Cheese wouldn’t be Cheese without the Slow Food Presidia. Rare and magnificent products from around the world reflect an incredible biological and cultural diversity of pastures, breeds, traditions and skills.
With over 100 products from around Italy and across the globe, the dairy Presidia will be well represented at Cheese 2017. As always, you’ll find them on their dedicated streets, Via Principi di Piemonte and Via Marconi.
The Presidia will be on display and available for tasting and sale at their stands, but they will also star in Taste Workshops and at the Free Space dedicated to natural cheeses made without the use of industrial starter cultures. On September 17, from 4pm to 5.30pm at the Biodiversity House, the event Slow Food Presidia: Nice to Meet You! will focus on the this year’s new Presidia, many of which are the result of ancient livestock farming traditions from the across the length and breadth of the Italian peninsula.
New Presidia from Italy
The Mountain Trentingrana Presidium was launched to add value to Alpine dairy traditions and to promote the cheesemakers whose products stand out from among Trentino’s other grana cheeses.
The cattle breeds used in the region include Bruna, Friesian, Pezzata Rossa, Grigio Alpina, Rendena, Pinzgau and their crosses. In summer, the animals are brought up to the mountain pastures, and spend time in the cowshed only for milking. They eat only the local grasses, with a small supplement of non-GM cereals.
The result is a cheese with extraordinary sensory qualities compared to standard grana. This cheese is produced only in six malghe (mountain dairies), with an average of 800 to 1000 forms made every summer, depending on the pasture conditions.
Moving east, the next new Presidium is Çuç di Mont from Friuli Venezia Giulia. The Presidium unites the few producers who still follow traditional methods, naturally without the addition of industrial starter cultures. A new generation of cheesemakers is now repopulating more than 60 malghe in Friuli in order to make this cheese, using exclusively the summer milk of the cows that live in the pastures there. They eat mostly grass and wild herbs, with only a little supplemental local hay or cereals. The aim of the Presidium is to add value to this product, to categorize the different types according to the specific malghe where they are made and to experiment with aging some of the cheeses that are usually sold fresh.
Heading south, towards Italy’s Tyrrhenian coast, we find the Maremma Raw Milk Pecorino Presidium from Tuscany. The milk is obtained from cows from the native Amiatina breed, as well as a few other breeds brought in more recently for the seasonal migration of livestock.
The milk is processed on the farm and the final cheeses can have various forms and ages, from 20 days up to 180. We owe the great variety of this pecorino to the fact that there were no official rules for producers for a long time: they simply experimented, until the arrival of the Pecorino Toscano PDO.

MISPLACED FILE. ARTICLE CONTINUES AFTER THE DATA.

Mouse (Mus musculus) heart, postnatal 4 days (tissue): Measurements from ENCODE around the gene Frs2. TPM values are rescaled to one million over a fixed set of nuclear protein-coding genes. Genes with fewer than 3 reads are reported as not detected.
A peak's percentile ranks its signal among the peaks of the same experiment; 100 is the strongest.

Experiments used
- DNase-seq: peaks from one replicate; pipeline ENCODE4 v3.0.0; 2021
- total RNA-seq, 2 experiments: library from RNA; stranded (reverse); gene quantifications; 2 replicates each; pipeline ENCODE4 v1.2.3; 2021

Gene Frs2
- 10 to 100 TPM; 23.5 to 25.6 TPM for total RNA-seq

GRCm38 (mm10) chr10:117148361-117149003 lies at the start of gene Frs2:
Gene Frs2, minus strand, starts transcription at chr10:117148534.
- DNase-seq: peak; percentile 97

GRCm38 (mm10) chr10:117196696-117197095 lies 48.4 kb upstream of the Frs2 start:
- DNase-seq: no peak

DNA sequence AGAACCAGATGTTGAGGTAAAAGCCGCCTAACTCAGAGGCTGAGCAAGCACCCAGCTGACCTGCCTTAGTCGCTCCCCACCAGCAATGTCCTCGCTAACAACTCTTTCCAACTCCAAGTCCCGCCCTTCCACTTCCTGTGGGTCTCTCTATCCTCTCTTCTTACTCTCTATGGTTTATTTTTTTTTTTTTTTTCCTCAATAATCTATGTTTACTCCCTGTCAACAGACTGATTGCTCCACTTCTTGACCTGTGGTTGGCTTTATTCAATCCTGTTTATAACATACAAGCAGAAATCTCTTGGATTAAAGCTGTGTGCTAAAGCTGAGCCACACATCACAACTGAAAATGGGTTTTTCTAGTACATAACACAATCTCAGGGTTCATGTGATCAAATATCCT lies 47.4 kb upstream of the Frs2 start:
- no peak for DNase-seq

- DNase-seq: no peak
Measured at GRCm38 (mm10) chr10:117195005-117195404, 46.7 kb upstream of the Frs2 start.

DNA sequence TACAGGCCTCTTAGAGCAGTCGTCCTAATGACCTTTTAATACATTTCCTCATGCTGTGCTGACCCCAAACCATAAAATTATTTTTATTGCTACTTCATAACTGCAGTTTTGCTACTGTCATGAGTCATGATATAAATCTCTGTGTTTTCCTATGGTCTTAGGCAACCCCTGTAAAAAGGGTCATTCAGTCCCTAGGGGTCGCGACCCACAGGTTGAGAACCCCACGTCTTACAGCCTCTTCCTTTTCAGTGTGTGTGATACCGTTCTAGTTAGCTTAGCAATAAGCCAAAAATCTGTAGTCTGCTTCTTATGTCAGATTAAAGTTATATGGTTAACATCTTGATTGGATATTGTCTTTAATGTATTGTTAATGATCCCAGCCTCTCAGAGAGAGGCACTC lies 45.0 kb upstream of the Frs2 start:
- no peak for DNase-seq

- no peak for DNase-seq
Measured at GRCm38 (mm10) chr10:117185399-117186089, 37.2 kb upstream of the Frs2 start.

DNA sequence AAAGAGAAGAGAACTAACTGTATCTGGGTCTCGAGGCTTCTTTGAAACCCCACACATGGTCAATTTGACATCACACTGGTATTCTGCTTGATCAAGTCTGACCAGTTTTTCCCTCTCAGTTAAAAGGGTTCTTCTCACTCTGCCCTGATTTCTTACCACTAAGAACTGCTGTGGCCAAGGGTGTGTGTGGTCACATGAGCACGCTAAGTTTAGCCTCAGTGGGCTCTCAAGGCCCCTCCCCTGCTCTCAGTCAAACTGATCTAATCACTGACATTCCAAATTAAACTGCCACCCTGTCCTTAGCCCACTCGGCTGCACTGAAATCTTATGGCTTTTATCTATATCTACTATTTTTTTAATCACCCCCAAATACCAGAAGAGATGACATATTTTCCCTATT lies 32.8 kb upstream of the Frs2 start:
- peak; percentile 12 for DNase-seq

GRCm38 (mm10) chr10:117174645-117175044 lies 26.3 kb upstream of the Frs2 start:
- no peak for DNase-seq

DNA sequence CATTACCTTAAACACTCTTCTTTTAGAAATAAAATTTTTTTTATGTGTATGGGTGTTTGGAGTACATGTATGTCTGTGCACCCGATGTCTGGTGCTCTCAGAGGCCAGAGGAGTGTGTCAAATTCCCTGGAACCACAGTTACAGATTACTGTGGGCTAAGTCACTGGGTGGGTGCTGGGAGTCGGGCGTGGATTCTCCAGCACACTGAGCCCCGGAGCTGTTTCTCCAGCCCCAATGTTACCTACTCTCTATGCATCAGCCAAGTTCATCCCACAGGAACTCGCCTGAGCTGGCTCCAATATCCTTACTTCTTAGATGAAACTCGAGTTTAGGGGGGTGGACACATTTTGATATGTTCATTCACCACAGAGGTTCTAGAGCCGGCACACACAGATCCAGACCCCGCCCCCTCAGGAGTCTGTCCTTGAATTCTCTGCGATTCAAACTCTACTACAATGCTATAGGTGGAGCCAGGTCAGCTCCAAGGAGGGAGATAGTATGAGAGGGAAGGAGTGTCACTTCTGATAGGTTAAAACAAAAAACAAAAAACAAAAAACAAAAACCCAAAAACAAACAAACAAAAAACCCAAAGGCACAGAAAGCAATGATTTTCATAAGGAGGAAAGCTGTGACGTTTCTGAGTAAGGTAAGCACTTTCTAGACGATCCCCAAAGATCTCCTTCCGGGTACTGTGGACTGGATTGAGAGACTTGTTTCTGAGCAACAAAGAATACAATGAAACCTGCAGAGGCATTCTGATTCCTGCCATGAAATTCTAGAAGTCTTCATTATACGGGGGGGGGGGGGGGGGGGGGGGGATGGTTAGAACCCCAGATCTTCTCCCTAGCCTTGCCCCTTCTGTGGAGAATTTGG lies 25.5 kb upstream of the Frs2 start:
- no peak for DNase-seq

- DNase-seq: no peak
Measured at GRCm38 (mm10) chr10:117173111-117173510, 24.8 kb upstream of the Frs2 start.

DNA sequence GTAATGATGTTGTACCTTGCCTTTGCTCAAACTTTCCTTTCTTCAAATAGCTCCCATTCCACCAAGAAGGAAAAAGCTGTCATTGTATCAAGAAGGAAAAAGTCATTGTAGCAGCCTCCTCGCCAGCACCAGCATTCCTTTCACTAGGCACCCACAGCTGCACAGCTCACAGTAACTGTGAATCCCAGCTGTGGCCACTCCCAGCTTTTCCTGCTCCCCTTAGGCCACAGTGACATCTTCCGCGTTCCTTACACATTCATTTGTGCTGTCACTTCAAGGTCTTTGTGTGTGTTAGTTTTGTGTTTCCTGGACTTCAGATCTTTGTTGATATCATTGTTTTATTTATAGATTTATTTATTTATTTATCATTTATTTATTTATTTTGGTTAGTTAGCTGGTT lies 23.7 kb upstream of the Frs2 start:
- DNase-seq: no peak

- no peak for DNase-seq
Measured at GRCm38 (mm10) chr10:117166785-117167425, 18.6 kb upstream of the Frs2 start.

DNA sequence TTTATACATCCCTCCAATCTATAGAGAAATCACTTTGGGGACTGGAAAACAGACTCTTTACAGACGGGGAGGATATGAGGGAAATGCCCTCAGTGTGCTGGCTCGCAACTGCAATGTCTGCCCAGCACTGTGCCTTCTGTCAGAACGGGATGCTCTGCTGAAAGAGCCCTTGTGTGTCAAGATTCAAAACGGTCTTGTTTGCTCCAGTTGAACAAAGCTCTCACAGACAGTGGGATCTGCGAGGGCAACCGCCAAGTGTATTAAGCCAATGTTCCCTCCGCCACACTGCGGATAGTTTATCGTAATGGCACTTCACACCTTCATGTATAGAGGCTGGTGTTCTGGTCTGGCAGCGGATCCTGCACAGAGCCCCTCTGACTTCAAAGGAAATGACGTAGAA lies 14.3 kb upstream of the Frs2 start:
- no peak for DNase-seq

The Presidium wants to protect the producers who feed their sheep with wild grass and non-GM and local or self-produced cereals. Of course, the use of pasteurized milk is not permitted by the Presidium, nor is the use of commercial starter cultures and artificial treatments on the rind.
Pecorino di Farindola is a new Presidium from Abruzzo, unique in Italy and probably globally because it uses pork rennet for coagulation, which yields distinctive aromas and flavors.
The cheese is made by women, using a recipe passed down through the generations. They produce very limited quantities in a restricted area in the eastern Gran Sasso massif.
Farindola Pecorino has a striped rind, due to draining in reed baskets, with a light yellow to dark brown color depending on aging. The paste is granular, straw-colored and slightly moist. The cheese is mostly made by families for their home consumption.
We close the journey of Italian Presidia in Calabria, with Monte Poro pecorino. Excellent pecorino cheeses are made in this part of Calabria due to centuries of sheep-breeding traditions. The milk is coagulated with home-made goat rennet. The unctuous paste and rich flavor come from the olive oil and chili pepper rubbed on the rind. In some cases, notes of mint, wildflowers and hay can be perceived, and often an “animal” undertone. The Presidium is working to set up standards for production and aging, so that this cheese can be appreciated and promoted at a local level.
… from the Netherlands
Another new Presidium comes from the Netherlands: traditional Boeren Leyden, one of the oldest cheeses in its region. The city of Leyden was home to a cheese market already in 1303.
High acidity, a low fat content and a solid consistency made this cheese ideal for overseas transport during colonial times. Despite the high temperatures and humidity during travel, the cheese kept well and was used to feed ships’ crews in the 16th and 17th centuries.
The addition of cumin seeds to the curd makes it easy to cut the hard paste. Another unusual ingredient are the annatto seeds which give a characteristic brownish-red color to the rind.